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Groundswell and the City of Madison finalized the purchase of 5.8 acres in the urban wetland park on December 6. The joint effort represents the last opportunity to put wetland and upland in the South Unit of the City’s Cherokee Marsh Conservation Park under permanent protection. This is Groundswell’s fifth acquisition at Cherokee Marsh.

Cherokee Marsh is a high-quality wetland within the Yahara River watershed and the largest in Dane County. The Wisconsin Wetlands Association named Cherokee Marsh a “wetland gem” in 2009, noting its value as a complex ecosystem that hosts many species of native plants, provides wildlife habitat and serves as a natural filter of upland runoff.

Beyond its ecological significance, Cherokee Marsh Conservation Park is a recreational magnet for Madison area residents who enjoy hiking and skiing its trails. It also serves as an environmental classroom for thousands of students each year. The newly protected addition to the park is located across the street from Gompers Elementary School/Black Hawk Middle School.

Groundswell and the City worked with Dennis Tiziani of Cherokee Park, Inc., who agreed to sell the property at less than its appraised value. The Knowles-Nelson Stewardship Program, Dane County Conservation Fund, the City of Madison and members of Groundswell funded the purchase and Friends of Cherokee Marsh generated crucial local support.

On November 7, 2012, Groundswell completed an agricultural conservation easement on 178 acres of George Lucey’s farm in the Town of Black Earth (click here for map). The agricultural conservation easement ensures that the land will be available for agricultural use in perpetuity and prevents the building of non-agricultural buildings. The farm is adjacent to Black Earth Creek, a world-class trout stream, and the Black Earth Rettenmund Prairie, a State Natural Area owned by The Prairie Enthusiasts.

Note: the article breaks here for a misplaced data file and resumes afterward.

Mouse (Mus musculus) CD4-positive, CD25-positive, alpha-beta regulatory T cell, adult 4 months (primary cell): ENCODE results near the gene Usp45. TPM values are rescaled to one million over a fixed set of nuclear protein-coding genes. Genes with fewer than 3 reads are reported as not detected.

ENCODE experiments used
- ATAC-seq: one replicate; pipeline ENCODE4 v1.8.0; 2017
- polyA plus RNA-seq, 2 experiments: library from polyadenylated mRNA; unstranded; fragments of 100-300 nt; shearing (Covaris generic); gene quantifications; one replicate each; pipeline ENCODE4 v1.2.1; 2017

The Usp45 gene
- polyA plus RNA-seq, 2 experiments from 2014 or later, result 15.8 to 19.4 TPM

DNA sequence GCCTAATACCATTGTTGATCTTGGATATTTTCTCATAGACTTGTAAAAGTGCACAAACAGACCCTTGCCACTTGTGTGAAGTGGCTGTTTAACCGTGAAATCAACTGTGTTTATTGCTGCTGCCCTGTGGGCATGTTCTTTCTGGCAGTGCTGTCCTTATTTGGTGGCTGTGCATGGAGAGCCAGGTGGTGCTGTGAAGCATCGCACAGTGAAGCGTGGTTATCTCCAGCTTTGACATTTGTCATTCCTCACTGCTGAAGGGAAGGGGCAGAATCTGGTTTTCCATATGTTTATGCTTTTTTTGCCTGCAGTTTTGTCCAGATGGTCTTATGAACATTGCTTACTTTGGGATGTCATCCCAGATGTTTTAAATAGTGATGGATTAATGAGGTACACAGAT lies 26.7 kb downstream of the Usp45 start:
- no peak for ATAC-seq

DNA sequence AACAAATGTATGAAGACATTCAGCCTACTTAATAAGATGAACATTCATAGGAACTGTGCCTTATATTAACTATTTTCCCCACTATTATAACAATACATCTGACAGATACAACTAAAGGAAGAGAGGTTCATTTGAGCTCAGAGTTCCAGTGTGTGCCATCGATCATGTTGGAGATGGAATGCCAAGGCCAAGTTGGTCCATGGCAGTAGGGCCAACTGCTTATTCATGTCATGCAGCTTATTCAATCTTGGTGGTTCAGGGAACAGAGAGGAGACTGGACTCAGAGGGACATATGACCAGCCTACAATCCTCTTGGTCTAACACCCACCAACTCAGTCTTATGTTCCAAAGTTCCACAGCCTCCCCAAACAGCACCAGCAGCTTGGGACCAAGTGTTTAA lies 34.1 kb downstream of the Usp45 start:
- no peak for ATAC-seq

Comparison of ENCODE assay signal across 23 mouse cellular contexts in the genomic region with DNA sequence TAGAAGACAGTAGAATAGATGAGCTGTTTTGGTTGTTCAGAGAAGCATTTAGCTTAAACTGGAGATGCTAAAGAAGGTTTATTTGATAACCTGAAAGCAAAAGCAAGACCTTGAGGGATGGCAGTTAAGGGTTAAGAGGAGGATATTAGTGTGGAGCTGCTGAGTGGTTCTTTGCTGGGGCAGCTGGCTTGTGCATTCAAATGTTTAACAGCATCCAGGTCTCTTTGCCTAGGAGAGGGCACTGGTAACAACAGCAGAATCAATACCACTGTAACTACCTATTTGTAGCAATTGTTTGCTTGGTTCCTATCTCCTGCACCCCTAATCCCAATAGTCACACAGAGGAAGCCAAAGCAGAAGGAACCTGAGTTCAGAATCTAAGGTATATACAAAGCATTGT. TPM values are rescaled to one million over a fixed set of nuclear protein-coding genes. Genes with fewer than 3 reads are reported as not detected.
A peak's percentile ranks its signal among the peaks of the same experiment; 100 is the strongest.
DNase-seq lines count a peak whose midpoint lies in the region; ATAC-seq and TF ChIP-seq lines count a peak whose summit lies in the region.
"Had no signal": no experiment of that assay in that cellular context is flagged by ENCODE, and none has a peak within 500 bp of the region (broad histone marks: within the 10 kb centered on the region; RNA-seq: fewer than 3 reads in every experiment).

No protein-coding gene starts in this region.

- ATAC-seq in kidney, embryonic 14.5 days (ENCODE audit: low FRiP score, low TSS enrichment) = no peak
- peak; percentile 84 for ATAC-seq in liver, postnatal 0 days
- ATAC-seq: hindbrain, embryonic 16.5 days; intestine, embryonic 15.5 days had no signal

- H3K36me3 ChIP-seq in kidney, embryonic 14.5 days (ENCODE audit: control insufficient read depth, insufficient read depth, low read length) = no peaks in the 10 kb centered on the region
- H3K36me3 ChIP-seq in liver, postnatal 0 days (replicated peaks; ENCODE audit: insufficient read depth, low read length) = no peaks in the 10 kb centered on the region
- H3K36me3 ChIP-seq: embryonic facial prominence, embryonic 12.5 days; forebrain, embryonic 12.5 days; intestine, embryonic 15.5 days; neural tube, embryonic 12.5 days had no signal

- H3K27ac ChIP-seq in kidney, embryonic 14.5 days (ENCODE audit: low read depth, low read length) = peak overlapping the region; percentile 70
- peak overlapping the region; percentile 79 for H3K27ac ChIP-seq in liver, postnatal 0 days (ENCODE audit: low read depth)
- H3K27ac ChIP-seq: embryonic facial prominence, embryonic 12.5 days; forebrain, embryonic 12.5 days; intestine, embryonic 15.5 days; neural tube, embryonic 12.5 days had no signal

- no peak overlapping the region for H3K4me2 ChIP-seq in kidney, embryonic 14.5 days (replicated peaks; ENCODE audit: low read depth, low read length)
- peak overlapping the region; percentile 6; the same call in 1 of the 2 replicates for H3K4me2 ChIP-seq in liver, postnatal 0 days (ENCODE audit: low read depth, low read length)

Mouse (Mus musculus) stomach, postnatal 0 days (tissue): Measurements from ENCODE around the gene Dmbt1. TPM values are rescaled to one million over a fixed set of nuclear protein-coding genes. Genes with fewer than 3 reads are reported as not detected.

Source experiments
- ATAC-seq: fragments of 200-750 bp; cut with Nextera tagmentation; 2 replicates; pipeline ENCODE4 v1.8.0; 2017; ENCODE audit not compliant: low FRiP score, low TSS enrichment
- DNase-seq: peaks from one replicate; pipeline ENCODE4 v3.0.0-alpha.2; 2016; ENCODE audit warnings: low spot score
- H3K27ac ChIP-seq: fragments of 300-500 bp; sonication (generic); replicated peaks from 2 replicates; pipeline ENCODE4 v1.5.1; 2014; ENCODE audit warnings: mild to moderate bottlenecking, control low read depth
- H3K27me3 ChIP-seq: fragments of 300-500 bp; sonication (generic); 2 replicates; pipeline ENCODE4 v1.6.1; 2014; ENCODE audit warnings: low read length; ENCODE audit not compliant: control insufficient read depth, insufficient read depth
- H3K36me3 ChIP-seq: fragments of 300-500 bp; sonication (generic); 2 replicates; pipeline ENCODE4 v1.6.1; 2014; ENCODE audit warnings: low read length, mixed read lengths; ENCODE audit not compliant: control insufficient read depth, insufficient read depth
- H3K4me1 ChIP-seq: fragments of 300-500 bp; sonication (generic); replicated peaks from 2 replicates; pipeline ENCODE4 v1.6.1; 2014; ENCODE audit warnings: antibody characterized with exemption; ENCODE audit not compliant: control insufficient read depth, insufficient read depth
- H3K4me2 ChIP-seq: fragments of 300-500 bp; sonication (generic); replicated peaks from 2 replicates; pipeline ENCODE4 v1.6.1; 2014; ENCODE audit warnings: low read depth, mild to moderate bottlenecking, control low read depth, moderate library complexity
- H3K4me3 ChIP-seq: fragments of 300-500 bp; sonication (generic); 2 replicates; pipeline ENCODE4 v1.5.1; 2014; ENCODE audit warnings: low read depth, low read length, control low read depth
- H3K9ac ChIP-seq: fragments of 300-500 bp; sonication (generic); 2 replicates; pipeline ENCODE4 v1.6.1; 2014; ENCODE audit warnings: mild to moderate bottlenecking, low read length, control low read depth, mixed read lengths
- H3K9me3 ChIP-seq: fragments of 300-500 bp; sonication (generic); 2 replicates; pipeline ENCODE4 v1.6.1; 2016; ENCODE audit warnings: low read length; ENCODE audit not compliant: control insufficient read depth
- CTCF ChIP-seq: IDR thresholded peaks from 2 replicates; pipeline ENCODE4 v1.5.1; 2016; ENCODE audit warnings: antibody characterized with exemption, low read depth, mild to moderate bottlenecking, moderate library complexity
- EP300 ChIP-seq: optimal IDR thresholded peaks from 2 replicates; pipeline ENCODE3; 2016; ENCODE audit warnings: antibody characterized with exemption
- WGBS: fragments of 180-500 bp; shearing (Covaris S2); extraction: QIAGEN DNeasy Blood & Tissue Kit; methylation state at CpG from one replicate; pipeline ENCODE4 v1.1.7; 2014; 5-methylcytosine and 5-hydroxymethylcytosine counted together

“I wanted to make sure this land stayed a farm forever,” said George Lucey. George approached Groundswell about permanently protecting his farm in 2009. It took over three years to bring the project to completion, but George says he doesn’t regret any of it. “Back in the early 1960’s, my father said this was the best farm in the Town of Black Earth. He didn’t live to see me own and farm it, but he would be happy to know it will remain a farm forever.”

The farmland in the valley of Black Earth Creek, in western Dane County, is rich and fertile. Thousands of years of alluvial processes have formed the thick, dark soil that leaves no uncertainty about the aptness of the creek’s name. The productivity of the soil is only one part of the farming equation, however. The viability of any given farm relies as much on the likelihood that a neighbor’s land is going to remain a farm as the number of bushels of corn the land produces. An area’s farming economy relies on having a critical mass of productive farms. Without that, the farming infrastructure can deteriorate and the idea of converting the farmland to other uses begins to look more appealing.

Preserving farmland in the Black Earth Creek valley is a key strategy of Groundswell to protect the quality and quantity of water in Black Earth Creek and is consistent with the local land use planning. The upland areas adjacent to the creek serve to collect the rain and infiltrate it to the groundwater, which in turn feeds the creek. Every addition of impervious surface in the valley contributes to stormwater runoff, rather than infiltration. Rainwater that runs off the surface of the land tends to do more harm than good to the water quality of the creek. The surface water is warmer, which makes it less desirable to trout and other cold-water species, and it often carries pollutants with it. Permanent easements ensure that the farmland itself remains available for water infiltration, but they also send a signal to neighbors that agriculture can remain a viable land use.

Groundswell won’t likely be able to protect all the land in the valley, but if we can help ensure that farming remains a viable economic use of the land, we can make the market work for us to keep the Black Earth Creek valley a stunning agricultural, scenic, and recreational resource.

Funding for this project came from the USDA Farm and Ranch Lands Protection Program, Wisconsin’s Purchase of Agricultural Conservation Easement program, The Conservation Fund, and members of Groundswell.